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The original crowd, p.11
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       The Original Crowd, p.11

         Part #0.5 of A Whole New Crowd series by Tijan

  swear,” I relented, sighing.

  I saw the quick smile before she blushed and ducked her head.

  Somehow I knew. I didn’t know how. I couldn’t explain it. But I knew if I turned around, Tray would be watching me.

  Turning around, I saw him staring steadily at me.


  “We need to talk,” he spoke, standing up and pulling me out of the classroom with him.

  “Our teacher’s going to be coming pretty soon,” I argued, but followed nonetheless. I knew what this was about: business.

  He leaned against a locker in the empty hallway and regarded me. “Our teacher’s always twenty minutes late. I think we’ll be fine.”

  “You don’t need to get snippy,” I huffed.

  Tray rolled his eyes, his hands stuffed in his pockets. He looked at ease. A casual confidence radiated off of him.

  It irritated me. “So what’d you want to talk to me about?” I asked.

  Tray lifted his eyebrows and remained silent. I saw the amusement in their depths.

  “What?” I asked again.

  He chuckled, leaning to face me. “I didn’t realize till now how much I unnerve you.” He whistled. “You must hate that.”

  I moaned, “You’re a bit too conceited.”

  “You came,” he remarked, smirking.

  I had to take a step back. I was there for business. Business only. The incident with Brian, then saying goodbye to Jace—it must’ve messed me up even more than I wanted to admit for me to have landed in Tray’s bed after the fight with Brian. Right now…I needed to step back. This was just my body remembering the explosive sex. There is no way a relationship with Tray would end well.

  “Business,” I reminded him.

  “Right.” He sighed. “Are you ready for tonight?”


  “When do we get in?”

  “After I have my guy look at the device.”

  “Not before? When will that be?”

  “How many guys you got coming for this?”

  “Enough to get our shit done,” he deadpanned.

  I studied him for a moment. I didn’t know what they really wanted; the PRS-500 could unlock more doors than they even knew existed. I was loathe to give that power to them—there was no way they’d get their hands on it without Geezer working his magic on it first.

  “What are you guys going to do again? I don’t remember.”

  He gave me a faint grin. “Good try. No bulls-eye.”

  “You’re just expecting me to give this to you? To give you free-entry into a school that I used to go to? Where my friends go?”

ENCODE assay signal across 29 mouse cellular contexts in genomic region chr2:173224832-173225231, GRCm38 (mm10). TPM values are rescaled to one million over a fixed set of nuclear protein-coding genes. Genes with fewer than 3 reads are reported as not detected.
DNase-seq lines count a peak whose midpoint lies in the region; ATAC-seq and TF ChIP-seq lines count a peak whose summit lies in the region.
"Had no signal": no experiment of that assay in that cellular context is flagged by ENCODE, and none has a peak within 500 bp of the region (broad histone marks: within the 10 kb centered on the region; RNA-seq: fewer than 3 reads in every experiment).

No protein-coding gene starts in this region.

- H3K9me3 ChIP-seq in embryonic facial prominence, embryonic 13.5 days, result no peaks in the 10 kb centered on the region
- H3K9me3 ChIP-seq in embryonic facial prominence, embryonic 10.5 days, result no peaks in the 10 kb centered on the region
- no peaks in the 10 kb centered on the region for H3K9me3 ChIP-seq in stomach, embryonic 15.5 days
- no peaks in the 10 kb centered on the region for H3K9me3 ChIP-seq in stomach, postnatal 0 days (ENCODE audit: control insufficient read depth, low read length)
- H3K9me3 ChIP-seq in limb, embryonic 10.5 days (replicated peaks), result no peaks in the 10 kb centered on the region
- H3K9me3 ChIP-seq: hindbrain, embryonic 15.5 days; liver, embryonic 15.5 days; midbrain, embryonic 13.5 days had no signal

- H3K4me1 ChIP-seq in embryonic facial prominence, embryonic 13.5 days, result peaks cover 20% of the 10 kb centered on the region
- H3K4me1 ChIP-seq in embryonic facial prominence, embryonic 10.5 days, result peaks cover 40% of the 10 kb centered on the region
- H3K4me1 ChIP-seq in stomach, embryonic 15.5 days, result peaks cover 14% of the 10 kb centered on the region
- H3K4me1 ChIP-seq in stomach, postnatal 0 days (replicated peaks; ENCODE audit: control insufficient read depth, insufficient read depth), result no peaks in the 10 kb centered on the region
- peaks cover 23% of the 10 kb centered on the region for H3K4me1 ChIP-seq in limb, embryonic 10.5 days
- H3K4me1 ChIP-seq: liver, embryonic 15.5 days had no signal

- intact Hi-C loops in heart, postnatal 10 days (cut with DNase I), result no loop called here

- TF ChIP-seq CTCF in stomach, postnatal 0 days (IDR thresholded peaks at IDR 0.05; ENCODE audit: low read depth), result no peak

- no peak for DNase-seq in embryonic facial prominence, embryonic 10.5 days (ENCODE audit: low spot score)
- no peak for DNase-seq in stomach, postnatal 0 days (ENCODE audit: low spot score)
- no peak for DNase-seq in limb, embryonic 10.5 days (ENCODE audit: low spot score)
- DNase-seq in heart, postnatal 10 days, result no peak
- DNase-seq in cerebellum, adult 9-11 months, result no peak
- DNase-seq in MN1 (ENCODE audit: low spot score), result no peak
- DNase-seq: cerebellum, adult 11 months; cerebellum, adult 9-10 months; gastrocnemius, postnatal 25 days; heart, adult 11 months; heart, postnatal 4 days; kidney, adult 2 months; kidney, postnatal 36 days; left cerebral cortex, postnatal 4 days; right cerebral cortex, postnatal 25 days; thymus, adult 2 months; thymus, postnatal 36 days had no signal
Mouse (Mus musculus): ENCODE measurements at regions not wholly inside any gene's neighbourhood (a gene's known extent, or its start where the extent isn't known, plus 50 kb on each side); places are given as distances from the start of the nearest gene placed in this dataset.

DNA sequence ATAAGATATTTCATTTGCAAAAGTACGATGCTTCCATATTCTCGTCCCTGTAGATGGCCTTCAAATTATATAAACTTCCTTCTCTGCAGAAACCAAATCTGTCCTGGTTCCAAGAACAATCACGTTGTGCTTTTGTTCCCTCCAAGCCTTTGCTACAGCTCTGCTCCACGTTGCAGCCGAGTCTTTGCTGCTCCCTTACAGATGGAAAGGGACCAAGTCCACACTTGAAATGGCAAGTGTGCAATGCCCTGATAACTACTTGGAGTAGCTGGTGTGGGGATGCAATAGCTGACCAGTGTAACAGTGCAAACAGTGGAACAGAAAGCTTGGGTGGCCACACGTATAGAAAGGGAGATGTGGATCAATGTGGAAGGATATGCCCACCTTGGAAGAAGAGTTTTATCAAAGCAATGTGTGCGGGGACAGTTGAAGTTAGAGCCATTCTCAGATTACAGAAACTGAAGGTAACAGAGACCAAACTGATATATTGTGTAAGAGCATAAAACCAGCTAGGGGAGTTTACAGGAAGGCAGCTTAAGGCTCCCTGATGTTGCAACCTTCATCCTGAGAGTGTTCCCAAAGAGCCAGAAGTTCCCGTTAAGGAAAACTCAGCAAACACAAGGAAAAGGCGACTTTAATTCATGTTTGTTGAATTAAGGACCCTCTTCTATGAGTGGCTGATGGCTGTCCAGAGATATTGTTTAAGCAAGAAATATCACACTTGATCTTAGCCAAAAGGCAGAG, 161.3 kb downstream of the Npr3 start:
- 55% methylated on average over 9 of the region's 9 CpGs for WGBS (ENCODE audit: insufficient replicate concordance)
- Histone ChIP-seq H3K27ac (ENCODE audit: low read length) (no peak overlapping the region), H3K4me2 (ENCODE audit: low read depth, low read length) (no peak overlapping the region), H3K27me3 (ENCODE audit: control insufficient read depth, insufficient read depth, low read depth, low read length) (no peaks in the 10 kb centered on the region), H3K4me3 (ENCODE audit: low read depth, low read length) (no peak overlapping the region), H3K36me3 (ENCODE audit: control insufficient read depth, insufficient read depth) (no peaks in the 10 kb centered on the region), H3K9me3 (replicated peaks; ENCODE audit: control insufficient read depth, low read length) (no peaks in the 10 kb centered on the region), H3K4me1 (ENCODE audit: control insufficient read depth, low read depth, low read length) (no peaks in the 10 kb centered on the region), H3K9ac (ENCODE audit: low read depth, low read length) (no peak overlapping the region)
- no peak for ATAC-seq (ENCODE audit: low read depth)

“And your ex?” he asked smoothly.

  “This isn’t about him.”

  Tray shifted closer to me, his eyes melting to amber as he whispered, “I kinda like it when he comes into the picture.”

  I held firm.

  As he drew closer, his head bent towards my neck, I felt his lips lightly caressing there, and he breathed, “I’d like another go round.”

  “Mr. Evans! Miss Matthews!”

  Looking up, a bit more dazed than I wanted to admit, I saw our psych teacher hurrying down the hallway, shooing us with her hands. “Get inside. Now,” she cried.

  As we walked inside, the entire class immediately hushed, watching both of us make our way to our seats.

  Molly was in awe. I could tell from the worshipful glaze over her face. Mandy was frowning. Jasmine was glaring. Bryce was just amused, with his head tipped back, a small smile spread on his face.

  Molly leaned close and whispered, “I heard that Carter Sethlers is in town.”

  “Yeah. I guess.”

  “I heard he’s with your sister.”

  “I don’t know,” I whispered back.

  “And I heard that he’s having a party tomorrow night.” The girl was relentless.

  “So?” I asked, scooting my chair aside. Did the girl have a clue what personal boundaries were?

  “Can I come?”

  “You hit me up to set you up with Justin Travers and now you’re trying to get me to take you to Carter’s party? What kind of science nerd are you?”

  She giggled, clamping a hand quickly over her mouth, petrified as some of the students glanced over. “Please,” she whispered around her hand.

  “Why? Why do you want to do this stuff? Be around these people?”

  She gave me a dumb-founded stare. “Because I’m a nerd. I’m socially challenged.”

  “I’m not exactly known as the nice girl from the popular crowd. You know, one of those types that’s popular and incredibly sweet so everyone tries to be friends with her because they think she can make them popular. That’s not me.”

  “Exactly,” Molly pointed out.

  “What happened to you being pissed at me?” I moaned.

  “You were right about Justin. I’ll always think he’s the hottest thing here, but…I don’t know.” She shrugged, ducking her head, flushing. “I just…I’d like to tell my mom that I went to one party this year. One of those that she’ll freak out about and forbid me to go to.”

  “And there are reasons why you should be forbidden from going to those types of parties.” I reasoned.

  “You could watch out for me.”

  I was about to say I wasn’t going, but remembered I had already told Mandy I would—out of guilt. Damn.

  “And what if I’m too busy? What if I’m going to hook up with a guy?”